Now although clashing is a massive part of Grime, it isn’t the entirety of the culture and that competitive element doesn’t always have to manifest in clashing. This concept hasn’t been overlooked by some of the artists who’ve putting in some considerable work to grow this aspect of the culture, and is now being recognised by some of the bigger platforms indicating a shift in consciousness among the mover and shakers in the broader British Urban movement.
It was a reassuring moment when Link up TV’s tweet addressed the “dubplare version” trend that was prevalent in the scene once upon a time. Similar to Dancehall culture, it was expected that whenever a new instrumental started to take off that a series of versions from the top MC’s would inevitably land in the record shops and discussion of who’s was best, or at least who’s was your favourite would ensue, indirectly informing competitive attitudes and artistic direction of the MC’s, while also enhancing the appeal of the music.
In today’s climate, after all that’s happened this year, this kind of “Safe-Space” for MC’s to spar would be something that a lot of MC’s and producers would benefit from embracing and this fact hasn’t escaped some of the forward thinking members of the scene.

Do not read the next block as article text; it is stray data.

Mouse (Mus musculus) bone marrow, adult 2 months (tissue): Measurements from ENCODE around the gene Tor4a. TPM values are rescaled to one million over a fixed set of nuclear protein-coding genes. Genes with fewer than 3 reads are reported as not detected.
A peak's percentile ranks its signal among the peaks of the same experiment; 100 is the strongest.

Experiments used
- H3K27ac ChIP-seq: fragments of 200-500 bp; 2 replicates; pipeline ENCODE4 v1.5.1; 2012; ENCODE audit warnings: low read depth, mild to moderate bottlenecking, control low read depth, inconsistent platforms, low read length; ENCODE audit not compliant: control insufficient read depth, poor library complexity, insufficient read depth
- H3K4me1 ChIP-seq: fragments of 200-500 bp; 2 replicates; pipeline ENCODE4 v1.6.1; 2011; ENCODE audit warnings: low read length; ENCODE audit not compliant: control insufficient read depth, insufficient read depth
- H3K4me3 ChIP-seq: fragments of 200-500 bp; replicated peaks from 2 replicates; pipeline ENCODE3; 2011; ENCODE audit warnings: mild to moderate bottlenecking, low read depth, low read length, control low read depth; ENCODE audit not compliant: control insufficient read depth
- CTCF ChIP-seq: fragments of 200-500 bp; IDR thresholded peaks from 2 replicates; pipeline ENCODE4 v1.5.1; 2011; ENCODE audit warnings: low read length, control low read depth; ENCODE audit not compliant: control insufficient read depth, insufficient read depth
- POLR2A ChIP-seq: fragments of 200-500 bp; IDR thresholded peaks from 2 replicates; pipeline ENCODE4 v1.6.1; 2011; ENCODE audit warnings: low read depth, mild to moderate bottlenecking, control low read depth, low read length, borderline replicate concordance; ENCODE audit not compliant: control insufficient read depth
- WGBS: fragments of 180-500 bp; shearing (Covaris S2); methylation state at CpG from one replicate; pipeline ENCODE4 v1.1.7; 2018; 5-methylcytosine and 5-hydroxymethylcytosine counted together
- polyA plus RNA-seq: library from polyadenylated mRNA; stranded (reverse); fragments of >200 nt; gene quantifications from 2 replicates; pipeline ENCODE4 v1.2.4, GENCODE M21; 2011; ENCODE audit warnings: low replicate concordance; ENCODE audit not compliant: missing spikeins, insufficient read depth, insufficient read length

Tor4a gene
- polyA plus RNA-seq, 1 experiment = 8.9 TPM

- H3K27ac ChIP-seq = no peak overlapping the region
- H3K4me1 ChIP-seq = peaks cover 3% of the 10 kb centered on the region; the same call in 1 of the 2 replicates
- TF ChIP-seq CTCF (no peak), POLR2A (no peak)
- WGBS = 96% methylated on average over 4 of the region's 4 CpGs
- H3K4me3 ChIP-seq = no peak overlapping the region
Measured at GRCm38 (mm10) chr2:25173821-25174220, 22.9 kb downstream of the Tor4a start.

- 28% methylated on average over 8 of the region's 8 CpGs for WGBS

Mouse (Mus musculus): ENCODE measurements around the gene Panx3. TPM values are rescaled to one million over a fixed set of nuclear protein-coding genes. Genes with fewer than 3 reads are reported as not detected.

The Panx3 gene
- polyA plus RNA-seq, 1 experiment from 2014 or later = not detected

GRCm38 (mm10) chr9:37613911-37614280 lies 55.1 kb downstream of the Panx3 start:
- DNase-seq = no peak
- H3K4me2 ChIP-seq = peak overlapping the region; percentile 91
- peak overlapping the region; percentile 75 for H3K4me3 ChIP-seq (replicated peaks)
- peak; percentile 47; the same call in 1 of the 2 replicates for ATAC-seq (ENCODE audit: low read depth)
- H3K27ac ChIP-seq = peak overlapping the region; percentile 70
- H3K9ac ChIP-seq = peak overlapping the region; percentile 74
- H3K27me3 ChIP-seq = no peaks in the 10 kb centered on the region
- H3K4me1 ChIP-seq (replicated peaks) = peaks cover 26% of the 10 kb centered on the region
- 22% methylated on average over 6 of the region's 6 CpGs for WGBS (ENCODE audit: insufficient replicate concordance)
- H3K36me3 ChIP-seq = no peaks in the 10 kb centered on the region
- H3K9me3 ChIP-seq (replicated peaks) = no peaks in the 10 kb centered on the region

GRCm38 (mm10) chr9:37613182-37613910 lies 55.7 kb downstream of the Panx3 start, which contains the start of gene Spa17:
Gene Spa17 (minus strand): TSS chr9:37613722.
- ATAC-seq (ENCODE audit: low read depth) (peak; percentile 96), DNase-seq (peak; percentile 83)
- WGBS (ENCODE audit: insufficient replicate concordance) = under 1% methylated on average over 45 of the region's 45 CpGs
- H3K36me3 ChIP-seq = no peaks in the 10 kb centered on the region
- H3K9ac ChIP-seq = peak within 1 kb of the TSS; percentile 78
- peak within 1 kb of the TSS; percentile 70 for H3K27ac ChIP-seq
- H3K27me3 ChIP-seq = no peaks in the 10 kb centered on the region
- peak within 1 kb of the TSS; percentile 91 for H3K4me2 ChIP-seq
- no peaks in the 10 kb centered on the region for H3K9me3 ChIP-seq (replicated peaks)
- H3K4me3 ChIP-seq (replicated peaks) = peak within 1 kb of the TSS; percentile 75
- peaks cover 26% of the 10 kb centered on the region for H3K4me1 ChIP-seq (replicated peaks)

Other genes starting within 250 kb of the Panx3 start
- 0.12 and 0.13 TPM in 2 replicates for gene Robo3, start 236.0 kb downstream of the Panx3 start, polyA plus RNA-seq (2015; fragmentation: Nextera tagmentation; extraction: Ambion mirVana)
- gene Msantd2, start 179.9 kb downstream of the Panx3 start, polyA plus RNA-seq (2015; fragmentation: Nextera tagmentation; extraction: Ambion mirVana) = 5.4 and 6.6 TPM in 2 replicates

Jammz, who teamed up with Jack Dat along with Buggsy, Blay Vision and Mayhem NODB towards the end of last year with the ‘French Montana Riddim Version Excursions’ releases has made a firm forward step towards reintroducing the concept. That along with the Grime label ‘South London Space Agency’ who released the Grandmixxer Versions series featuring Mez, PK, along with Spooky’s recent Version release ‘Haunted Joyride’ which dropped in Dec. The continued efforts of some keys figures does strongly suggest that there will be more to come in this area of the game
With the wardubs flying and the clashing set to continue, plus the strong potential for a new variety of version selections from some of the scenes leading producers flooding the streets, the shift from Grime being considered the UK’s “Hip Hop” towards being more accurately considered the UK’s “Dancehall” are signals that the broader culture is moving in a direction that lends itself to better results in terms of the quality of the music and overall appeal of the culture as dynamic “Dance music genre” that delivers on a global level.
At this particular point in history it seems as though the people who care about Grime culture and are in a position to help elevate the scene are doing what they can innovate and inspire…
From JME’s offline releases and Gorilla-Street Party-Pirate Radio events to Jammz, Jack Dat, Spooky and Oil Gangs efforts to kick start the ‘Version Excursion’ wave, the collective commitment of some key members of the scenes from across the generations to elevate the culture is in full effect, with what I’m sure will be more inspiring developments to come as the months progress.
To be continued…
Written by Timi Ben-Edigbe